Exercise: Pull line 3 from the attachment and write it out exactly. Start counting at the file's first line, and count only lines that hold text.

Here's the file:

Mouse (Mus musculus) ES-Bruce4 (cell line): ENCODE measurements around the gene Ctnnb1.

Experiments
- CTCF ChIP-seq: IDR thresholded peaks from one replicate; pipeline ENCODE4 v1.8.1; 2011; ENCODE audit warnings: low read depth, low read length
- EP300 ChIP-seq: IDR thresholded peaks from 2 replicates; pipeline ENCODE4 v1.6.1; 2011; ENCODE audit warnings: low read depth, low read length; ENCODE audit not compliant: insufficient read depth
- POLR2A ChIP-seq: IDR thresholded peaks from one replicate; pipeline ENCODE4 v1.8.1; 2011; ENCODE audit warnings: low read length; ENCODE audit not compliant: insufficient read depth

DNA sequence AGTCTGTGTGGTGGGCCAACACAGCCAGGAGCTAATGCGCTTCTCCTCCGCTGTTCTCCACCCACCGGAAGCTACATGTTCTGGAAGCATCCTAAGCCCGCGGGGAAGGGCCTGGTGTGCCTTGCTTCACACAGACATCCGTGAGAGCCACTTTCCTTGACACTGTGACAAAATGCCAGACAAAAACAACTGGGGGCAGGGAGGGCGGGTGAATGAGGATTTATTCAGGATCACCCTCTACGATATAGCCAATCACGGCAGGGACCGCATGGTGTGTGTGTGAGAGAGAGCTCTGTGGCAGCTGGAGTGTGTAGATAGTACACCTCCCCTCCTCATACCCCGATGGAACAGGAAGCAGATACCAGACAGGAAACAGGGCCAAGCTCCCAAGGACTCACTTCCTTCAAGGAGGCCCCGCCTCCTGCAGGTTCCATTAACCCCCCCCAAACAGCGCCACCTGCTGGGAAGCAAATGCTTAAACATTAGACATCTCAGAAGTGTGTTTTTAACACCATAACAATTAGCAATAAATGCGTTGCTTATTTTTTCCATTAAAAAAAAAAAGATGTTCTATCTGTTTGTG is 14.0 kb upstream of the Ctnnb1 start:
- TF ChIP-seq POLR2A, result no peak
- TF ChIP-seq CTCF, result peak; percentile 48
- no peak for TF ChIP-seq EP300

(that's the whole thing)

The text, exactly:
- CTCF ChIP-seq: IDR thresholded peaks from one replicate; pipeline ENCODE4 v1.8.1; 2011; ENCODE audit warnings: low read depth, low read length